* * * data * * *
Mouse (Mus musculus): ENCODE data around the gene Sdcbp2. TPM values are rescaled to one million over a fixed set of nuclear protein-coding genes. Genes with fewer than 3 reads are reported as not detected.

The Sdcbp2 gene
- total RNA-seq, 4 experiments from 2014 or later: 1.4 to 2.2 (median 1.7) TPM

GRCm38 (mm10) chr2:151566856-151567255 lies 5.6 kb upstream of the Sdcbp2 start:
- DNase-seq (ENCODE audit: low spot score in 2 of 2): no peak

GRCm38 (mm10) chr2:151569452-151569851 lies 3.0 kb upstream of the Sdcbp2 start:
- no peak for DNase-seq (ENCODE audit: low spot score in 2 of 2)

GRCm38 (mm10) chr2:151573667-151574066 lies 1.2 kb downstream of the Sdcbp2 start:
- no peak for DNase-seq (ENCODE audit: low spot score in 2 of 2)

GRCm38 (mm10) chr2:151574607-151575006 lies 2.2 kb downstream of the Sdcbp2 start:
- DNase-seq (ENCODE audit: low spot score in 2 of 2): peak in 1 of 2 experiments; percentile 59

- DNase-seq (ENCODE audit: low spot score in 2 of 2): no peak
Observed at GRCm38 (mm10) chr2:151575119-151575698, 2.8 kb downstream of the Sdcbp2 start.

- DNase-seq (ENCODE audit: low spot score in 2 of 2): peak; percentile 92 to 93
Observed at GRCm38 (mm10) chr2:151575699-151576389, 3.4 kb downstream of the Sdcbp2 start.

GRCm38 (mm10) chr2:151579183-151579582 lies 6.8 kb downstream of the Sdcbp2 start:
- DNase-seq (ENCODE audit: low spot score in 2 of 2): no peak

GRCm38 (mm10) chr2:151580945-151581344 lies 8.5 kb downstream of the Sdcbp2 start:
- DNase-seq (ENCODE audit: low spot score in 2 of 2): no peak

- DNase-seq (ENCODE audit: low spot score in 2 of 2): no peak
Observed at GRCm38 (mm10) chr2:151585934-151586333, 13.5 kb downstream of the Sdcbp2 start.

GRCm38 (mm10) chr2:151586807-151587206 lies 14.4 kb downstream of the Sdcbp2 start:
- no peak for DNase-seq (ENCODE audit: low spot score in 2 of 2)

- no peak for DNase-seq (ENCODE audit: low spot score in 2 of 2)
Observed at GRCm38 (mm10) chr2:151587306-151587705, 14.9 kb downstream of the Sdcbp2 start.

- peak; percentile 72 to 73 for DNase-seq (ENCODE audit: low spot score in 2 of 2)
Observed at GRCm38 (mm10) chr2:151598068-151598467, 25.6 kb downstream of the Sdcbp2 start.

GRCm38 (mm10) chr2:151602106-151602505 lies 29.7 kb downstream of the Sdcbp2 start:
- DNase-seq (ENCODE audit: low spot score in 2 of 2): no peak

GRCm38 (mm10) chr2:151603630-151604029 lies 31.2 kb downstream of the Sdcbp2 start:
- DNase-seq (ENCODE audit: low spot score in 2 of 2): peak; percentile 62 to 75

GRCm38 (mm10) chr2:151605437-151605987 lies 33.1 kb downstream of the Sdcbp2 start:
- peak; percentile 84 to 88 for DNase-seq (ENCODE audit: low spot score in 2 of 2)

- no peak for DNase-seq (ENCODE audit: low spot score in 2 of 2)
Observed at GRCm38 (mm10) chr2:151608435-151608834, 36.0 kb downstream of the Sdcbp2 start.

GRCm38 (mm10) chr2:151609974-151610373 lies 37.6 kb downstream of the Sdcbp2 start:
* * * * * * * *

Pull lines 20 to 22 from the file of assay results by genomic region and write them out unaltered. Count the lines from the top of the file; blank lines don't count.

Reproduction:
- DNase-seq (ENCODE audit: low spot score in 2 of 2): no peak
Observed at GRCm38 (mm10) chr2:151585934-151586333, 13.5 kb downstream of the Sdcbp2 start.

GRCm38 (mm10) chr2:151586807-151587206 lies 14.4 kb downstream of the Sdcbp2 start: